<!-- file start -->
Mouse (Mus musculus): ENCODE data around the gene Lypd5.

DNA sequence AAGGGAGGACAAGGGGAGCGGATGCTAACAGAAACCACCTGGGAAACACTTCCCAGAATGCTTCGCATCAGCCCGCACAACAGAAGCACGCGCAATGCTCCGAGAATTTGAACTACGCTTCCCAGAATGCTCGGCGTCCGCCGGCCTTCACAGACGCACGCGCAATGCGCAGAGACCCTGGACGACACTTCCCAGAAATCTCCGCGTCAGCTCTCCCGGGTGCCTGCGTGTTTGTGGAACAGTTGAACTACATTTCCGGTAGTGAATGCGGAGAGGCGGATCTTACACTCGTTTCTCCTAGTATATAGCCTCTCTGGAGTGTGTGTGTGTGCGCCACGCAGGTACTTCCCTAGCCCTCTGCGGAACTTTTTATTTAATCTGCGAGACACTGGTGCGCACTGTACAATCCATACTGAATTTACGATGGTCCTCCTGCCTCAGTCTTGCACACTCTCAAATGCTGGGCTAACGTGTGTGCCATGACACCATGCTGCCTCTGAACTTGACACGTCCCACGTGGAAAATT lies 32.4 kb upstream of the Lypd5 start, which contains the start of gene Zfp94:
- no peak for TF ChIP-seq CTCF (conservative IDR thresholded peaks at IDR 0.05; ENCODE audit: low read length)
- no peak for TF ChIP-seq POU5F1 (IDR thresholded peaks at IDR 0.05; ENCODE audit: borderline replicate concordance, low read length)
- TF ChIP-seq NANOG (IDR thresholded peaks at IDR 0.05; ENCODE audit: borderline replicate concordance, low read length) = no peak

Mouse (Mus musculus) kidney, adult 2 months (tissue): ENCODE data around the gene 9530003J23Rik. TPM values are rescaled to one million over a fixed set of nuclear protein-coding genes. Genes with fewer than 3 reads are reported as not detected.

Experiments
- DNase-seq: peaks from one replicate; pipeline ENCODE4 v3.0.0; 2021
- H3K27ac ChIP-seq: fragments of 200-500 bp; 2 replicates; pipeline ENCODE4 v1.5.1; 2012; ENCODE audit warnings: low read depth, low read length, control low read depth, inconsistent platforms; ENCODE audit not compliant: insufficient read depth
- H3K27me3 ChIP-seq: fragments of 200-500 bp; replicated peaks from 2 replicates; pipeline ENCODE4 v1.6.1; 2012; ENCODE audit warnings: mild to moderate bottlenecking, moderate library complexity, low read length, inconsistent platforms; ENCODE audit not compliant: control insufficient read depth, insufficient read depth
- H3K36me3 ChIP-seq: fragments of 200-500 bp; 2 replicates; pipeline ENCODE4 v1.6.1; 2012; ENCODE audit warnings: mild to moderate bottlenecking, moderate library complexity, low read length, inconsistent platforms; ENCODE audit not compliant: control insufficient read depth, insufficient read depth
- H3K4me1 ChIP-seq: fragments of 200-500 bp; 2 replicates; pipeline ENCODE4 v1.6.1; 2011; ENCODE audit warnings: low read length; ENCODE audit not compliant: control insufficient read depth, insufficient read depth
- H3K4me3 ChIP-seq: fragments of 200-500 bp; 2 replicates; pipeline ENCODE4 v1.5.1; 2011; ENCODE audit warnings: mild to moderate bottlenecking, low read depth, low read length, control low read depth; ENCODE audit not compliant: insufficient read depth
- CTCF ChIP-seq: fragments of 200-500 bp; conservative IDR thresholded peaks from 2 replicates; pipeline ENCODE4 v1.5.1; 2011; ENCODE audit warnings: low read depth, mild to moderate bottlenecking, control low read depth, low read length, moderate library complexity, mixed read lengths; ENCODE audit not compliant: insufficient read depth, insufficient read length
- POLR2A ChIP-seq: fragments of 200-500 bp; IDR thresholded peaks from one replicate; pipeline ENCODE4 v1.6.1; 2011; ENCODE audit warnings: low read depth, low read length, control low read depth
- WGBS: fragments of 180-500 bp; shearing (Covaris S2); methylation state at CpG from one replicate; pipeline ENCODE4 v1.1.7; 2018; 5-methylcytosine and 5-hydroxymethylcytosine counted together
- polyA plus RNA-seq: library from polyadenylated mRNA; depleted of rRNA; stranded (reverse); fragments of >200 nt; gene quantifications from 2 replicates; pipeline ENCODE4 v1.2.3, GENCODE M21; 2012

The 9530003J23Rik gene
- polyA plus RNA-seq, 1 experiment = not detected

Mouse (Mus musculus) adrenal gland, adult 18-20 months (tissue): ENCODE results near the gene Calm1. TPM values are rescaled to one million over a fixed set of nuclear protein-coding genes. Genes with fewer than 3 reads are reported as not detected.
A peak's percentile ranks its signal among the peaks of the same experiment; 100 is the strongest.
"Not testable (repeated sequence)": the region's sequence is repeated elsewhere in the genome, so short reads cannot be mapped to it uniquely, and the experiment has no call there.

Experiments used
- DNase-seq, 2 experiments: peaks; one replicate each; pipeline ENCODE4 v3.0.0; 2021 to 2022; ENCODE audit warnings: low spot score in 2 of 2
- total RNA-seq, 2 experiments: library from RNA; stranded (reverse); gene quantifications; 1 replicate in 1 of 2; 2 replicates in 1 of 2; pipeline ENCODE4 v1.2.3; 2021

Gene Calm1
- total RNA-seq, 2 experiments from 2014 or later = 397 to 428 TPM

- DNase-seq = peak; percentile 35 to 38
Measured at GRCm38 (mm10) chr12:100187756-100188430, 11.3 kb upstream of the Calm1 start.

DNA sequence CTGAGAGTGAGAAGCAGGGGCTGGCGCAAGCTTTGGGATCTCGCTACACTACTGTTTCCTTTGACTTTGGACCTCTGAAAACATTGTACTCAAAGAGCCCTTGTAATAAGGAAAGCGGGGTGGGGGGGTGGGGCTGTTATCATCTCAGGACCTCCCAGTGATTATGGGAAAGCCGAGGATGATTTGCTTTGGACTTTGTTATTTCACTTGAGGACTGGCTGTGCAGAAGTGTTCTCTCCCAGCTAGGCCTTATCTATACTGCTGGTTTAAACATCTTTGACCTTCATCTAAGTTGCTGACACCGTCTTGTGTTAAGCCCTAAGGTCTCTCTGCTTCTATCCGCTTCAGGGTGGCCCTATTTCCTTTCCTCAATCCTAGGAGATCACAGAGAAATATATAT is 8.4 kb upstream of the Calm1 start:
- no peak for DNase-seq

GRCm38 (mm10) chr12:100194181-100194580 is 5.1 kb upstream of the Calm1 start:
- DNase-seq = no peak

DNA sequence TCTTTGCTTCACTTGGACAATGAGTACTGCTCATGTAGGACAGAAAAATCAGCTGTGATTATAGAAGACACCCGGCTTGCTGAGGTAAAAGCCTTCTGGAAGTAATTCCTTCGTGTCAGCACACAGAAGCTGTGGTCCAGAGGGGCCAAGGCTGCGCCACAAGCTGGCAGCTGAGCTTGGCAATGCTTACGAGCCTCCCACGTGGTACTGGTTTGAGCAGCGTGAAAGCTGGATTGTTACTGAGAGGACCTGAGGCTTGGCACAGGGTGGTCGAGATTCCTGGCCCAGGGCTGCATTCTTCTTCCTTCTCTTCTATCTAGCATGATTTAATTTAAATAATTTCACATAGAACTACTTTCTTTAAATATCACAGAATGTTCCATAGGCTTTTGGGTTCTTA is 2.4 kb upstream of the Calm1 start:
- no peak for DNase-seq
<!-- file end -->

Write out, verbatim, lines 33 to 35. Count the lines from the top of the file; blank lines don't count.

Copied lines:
- DNase-seq = no peak

DNA sequence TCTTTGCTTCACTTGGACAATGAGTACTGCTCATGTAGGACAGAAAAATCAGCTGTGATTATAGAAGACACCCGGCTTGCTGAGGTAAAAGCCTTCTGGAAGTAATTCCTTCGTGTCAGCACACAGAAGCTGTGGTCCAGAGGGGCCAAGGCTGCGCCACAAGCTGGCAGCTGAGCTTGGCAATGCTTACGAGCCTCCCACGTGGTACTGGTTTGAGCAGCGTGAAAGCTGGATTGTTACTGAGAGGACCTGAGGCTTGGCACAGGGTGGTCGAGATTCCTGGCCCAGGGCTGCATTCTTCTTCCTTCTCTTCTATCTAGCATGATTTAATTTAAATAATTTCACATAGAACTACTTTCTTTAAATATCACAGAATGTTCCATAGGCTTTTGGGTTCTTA is 2.4 kb upstream of the Calm1 start:
- no peak for DNase-seq